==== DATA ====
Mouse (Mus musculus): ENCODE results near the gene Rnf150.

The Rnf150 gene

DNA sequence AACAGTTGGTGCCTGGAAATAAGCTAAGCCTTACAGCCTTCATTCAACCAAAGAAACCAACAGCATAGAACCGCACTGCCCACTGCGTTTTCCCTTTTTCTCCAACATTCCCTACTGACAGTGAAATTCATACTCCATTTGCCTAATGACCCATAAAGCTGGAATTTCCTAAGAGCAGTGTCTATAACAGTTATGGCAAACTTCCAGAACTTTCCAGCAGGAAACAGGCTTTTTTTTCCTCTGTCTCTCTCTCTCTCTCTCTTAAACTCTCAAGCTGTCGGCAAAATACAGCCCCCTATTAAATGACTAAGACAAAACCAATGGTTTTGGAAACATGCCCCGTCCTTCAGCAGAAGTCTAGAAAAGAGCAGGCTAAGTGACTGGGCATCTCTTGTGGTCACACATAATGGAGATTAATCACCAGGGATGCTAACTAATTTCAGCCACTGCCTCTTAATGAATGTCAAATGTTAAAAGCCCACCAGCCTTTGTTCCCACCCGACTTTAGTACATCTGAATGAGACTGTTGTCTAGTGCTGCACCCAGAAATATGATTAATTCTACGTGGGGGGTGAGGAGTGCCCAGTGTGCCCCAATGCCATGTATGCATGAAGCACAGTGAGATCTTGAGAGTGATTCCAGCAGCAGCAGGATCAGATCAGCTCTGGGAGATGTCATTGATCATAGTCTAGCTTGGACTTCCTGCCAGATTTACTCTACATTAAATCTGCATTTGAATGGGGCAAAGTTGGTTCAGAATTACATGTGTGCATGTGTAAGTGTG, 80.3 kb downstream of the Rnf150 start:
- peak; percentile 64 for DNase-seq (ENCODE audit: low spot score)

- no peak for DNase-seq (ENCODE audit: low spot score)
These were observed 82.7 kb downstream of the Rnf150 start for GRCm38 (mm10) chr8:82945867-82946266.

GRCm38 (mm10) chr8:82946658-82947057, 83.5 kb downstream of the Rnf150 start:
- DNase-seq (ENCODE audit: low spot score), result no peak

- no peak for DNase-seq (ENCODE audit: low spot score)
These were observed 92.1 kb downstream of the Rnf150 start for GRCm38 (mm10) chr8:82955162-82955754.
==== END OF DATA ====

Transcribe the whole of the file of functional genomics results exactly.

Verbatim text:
Mouse (Mus musculus): ENCODE results near the gene Rnf150.

The Rnf150 gene

DNA sequence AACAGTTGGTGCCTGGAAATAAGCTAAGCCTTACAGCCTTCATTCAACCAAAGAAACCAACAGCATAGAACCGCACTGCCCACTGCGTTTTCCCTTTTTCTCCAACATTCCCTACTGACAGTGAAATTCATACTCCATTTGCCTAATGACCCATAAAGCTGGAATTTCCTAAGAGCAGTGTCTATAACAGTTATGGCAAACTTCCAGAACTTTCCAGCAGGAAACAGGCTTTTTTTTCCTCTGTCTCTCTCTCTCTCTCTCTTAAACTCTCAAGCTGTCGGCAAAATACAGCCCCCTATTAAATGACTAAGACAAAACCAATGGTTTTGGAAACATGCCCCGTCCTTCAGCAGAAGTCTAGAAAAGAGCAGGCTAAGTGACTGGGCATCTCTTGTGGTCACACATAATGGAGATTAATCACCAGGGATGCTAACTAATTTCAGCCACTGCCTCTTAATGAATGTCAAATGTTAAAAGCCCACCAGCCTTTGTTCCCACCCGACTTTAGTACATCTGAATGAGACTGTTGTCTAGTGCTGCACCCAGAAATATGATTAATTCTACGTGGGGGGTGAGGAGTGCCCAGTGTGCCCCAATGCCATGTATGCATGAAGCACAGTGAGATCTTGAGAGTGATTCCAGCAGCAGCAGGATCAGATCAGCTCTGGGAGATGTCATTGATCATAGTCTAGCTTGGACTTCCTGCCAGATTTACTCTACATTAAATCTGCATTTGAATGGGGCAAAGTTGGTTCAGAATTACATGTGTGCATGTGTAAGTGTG, 80.3 kb downstream of the Rnf150 start:
- peak; percentile 64 for DNase-seq (ENCODE audit: low spot score)

- no peak for DNase-seq (ENCODE audit: low spot score)
These were observed 82.7 kb downstream of the Rnf150 start for GRCm38 (mm10) chr8:82945867-82946266.

GRCm38 (mm10) chr8:82946658-82947057, 83.5 kb downstream of the Rnf150 start:
- DNase-seq (ENCODE audit: low spot score), result no peak

- no peak for DNase-seq (ENCODE audit: low spot score)
These were observed 92.1 kb downstream of the Rnf150 start for GRCm38 (mm10) chr8:82955162-82955754.